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Author Topic: Winding / rewinding RF coils  (Read 8286 times)
KE4JOY
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Posts: 1358




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« on: June 15, 2013, 03:39:29 PM »

I have a heathkit SB-303 receiver which works pretty good with the exception of 40 meters. I have chased it down to a tuneable slug core coil on the RF amp board. Its pretty tattered, patched and probably missing some windings. Its your basic tuned circuit with a 100pf mica cap, and 22K ohm resister in parallel with the coil to ground.

The questions I have are, if I want to rewind that section of the coils...

A: Where do I find that ultra fine insulated "magnet" wire?

B: How do I go about figuring out how many turns are required?
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WB2EOD
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Posts: 217




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« Reply #1 on: June 15, 2013, 06:32:59 PM »

you go to www.oldheathkitparts.com.

73
WB2EOD
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KE4JOY
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« Reply #2 on: June 15, 2013, 07:21:11 PM »

Know what? Thats a really good suggestion, and I have done buisness with them in the past. Love their color dials for the 101.

Unfortunatly they dont have RF coils for the 303 ... go figure.

But thanks  Wink
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WB6BYU
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Posts: 13143




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« Reply #3 on: June 15, 2013, 07:23:11 PM »

Quote from: KE4JOY


The questions I have are, if I want to rewind that section of the coils...

A: Where do I find that ultra fine insulated "magnet" wire?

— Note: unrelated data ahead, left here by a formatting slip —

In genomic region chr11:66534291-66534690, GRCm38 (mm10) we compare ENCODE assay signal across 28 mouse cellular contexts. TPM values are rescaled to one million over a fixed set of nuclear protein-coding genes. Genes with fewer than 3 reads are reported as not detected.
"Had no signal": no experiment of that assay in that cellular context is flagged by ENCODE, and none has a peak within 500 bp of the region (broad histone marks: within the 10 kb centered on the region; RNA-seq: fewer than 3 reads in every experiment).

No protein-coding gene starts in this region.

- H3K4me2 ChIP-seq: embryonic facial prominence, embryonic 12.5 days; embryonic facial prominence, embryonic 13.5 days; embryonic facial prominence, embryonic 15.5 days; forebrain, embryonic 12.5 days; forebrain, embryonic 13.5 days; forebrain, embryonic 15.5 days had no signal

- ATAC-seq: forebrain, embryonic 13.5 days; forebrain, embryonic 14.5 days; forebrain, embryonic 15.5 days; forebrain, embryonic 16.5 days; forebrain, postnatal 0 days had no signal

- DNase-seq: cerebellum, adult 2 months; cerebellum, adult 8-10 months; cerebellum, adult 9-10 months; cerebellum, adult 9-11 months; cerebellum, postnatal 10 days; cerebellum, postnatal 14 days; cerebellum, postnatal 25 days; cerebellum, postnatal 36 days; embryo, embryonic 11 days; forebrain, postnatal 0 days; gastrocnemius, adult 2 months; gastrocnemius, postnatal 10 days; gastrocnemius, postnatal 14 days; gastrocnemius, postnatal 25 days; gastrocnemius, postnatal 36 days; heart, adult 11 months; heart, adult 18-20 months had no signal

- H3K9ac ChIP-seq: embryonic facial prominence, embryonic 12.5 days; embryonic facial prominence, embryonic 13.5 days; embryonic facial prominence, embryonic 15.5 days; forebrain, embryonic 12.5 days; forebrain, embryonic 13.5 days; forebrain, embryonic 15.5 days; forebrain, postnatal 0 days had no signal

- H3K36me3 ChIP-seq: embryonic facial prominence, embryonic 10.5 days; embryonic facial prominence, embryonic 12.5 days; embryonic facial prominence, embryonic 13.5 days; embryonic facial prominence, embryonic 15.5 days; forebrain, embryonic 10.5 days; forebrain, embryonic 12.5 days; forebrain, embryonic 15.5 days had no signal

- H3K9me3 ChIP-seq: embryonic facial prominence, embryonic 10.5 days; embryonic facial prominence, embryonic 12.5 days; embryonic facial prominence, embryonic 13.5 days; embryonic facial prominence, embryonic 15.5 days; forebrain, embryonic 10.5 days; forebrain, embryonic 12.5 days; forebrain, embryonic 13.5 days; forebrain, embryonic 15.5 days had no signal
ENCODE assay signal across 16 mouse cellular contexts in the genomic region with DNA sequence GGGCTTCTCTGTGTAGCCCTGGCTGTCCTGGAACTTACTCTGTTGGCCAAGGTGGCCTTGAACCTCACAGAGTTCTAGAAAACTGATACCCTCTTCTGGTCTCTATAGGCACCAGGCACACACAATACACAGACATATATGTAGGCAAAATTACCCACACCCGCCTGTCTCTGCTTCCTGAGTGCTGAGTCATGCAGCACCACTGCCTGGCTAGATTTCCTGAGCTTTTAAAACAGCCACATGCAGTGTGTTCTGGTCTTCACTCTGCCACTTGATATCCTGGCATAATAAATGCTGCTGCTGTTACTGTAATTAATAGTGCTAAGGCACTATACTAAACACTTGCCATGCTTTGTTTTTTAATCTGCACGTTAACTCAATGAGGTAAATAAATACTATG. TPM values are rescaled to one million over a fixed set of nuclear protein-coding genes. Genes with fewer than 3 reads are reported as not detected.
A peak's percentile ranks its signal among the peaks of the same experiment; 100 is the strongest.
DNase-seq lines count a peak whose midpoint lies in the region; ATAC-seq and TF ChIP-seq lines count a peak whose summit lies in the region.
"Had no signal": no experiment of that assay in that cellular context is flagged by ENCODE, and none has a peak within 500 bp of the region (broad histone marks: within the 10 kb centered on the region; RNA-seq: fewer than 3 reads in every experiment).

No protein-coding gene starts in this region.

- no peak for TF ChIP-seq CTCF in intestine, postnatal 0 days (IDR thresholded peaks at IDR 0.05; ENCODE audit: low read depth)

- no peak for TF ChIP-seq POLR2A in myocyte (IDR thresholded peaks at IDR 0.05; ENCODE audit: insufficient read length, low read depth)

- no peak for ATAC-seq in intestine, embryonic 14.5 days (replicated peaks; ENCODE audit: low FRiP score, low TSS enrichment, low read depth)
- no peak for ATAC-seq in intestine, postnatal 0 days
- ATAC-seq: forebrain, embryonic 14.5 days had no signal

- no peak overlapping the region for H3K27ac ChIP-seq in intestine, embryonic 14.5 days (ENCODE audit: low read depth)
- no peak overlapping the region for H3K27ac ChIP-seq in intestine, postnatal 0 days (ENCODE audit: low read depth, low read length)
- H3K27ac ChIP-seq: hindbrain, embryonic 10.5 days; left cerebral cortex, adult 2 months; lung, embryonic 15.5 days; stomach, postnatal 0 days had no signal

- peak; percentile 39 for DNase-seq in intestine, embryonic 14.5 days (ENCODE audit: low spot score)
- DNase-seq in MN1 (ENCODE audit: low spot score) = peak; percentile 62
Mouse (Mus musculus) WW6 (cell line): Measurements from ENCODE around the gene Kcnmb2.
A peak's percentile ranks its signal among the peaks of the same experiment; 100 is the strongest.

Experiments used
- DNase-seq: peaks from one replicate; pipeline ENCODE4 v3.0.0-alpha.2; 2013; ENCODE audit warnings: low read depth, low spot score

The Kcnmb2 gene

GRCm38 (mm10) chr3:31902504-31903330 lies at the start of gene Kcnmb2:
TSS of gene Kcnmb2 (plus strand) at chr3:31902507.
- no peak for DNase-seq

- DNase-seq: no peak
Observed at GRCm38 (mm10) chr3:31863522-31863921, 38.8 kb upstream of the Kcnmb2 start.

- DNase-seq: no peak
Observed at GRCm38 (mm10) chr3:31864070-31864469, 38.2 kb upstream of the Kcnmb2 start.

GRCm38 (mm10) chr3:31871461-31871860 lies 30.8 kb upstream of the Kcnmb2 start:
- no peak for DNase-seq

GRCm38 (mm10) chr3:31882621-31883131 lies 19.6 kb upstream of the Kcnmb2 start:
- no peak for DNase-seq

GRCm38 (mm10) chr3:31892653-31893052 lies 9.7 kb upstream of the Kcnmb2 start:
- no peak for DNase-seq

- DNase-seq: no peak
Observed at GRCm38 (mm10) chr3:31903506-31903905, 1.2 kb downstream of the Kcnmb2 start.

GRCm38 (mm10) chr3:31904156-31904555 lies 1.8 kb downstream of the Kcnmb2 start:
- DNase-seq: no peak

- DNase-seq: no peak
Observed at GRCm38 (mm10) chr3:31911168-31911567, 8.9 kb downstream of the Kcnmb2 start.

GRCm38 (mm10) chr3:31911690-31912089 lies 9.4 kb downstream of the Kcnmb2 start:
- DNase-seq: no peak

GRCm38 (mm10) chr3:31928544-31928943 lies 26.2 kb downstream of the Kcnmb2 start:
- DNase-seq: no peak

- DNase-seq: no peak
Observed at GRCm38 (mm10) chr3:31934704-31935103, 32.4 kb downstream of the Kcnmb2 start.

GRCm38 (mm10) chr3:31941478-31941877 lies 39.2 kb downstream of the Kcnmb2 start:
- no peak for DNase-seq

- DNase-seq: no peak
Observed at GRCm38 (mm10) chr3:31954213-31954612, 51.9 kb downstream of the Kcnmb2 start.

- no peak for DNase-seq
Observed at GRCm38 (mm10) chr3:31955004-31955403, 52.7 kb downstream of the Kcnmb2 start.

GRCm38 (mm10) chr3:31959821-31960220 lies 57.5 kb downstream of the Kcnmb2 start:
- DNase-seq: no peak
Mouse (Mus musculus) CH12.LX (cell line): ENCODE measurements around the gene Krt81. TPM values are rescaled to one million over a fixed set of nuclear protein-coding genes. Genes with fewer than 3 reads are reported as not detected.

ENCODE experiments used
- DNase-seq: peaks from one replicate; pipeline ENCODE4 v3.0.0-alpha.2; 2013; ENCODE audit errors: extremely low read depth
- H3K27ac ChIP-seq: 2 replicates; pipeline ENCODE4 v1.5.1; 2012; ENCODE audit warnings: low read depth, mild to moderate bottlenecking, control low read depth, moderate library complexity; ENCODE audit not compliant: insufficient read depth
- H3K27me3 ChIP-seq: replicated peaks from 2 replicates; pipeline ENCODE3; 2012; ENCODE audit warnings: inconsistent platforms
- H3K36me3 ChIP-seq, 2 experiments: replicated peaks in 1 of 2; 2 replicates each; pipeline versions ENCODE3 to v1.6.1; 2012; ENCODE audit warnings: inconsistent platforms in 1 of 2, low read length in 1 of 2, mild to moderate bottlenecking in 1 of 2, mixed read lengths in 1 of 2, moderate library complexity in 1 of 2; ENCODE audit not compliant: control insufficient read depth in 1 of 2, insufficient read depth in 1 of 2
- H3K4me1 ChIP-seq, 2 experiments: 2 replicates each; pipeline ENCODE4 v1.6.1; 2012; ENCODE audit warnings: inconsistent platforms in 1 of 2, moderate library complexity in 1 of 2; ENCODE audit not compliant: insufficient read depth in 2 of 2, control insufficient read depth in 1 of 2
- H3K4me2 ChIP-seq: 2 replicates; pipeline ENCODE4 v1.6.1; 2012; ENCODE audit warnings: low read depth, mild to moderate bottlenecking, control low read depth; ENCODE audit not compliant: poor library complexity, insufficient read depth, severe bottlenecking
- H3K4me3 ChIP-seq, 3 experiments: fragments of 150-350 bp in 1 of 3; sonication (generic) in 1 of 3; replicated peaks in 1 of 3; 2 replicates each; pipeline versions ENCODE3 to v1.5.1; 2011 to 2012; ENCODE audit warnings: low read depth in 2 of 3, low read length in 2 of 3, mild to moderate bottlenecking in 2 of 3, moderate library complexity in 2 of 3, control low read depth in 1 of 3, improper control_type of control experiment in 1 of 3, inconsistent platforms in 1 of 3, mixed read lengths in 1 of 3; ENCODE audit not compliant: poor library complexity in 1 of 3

B: How do I go about figuring out how many turns are required?


A:  how fine is it?  Magnet wire is available in lots of sizes, from #8 or bigger to #40 or
smaller.  In most cases for RF coils the exact diameter isn't important, though it makes
a slight variation in the inductance and self-resonant frequency.  You do need to make
sure that the wire can carry the required current, but that is usually only an issue in
transmitters.  You can salvage magnet wire from old electromagnets, chokes, speakers,
TV yoke coils, motors, etc.  Or you can tell us what size you need and someone can send
you a few feet from their junkbox, since it doesn't take a lot.

See if you have a local shop that rewinds motors and ask to buy a few feet of the size
you need.

B:  the number of turns depends on the coil.  The first step is to count the turns on the
existing coil, which will give you a start, though your coil may have a tuning slug with
different permeability.  (You used to be able to order formers and slugs of specific types
from Amidon.)

If you know that the circuit is resonant on 40m and it has 100 pF across it that gives
you the required inductance of the coil.  Then you may need to experiment to find
the number of turns that gives you that inductance on your specific core.  You can get
a start using this inductance calculator for air-core coils:

http://hamwaves.com/antennas/inductance.html

In the end, just wire up the coil with 100pF across it and use a dip meter to get it
to tune the right range (or a little high, since there will also be a few pF of stray
capacitance in the circuit.)

If there are multiple windings that aren't tuned to resonance, that makes it more
difficult, and you'll have to make an educated guess at the relative impedances
of the different parts of the circuit.
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K8AXW
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« Reply #4 on: June 15, 2013, 08:34:35 PM »

If you can measure continuity from the input to the output connector and simply want to rewind the coil for laughs, the best way would be to simply unwind it, counting the turns as you go.  However, for me to rewind a coil of many turns, it would really have to look like crap!  An original and working coil is quite often better than a rewound coil with operator induced errors.

There are many factors to consider while doing this, from miking the wire to determine the size to keeping the family away from you while you're doing this job.

If the wire size is very small, like #40 you might be talking about a couple hundred turns....and while a few turns mistake won't mean that much it still pays to stay as close as possible to the original.

To better help you, you might provide a bit more information.... like where this coil is used; is it a coil with many or few turns, etc.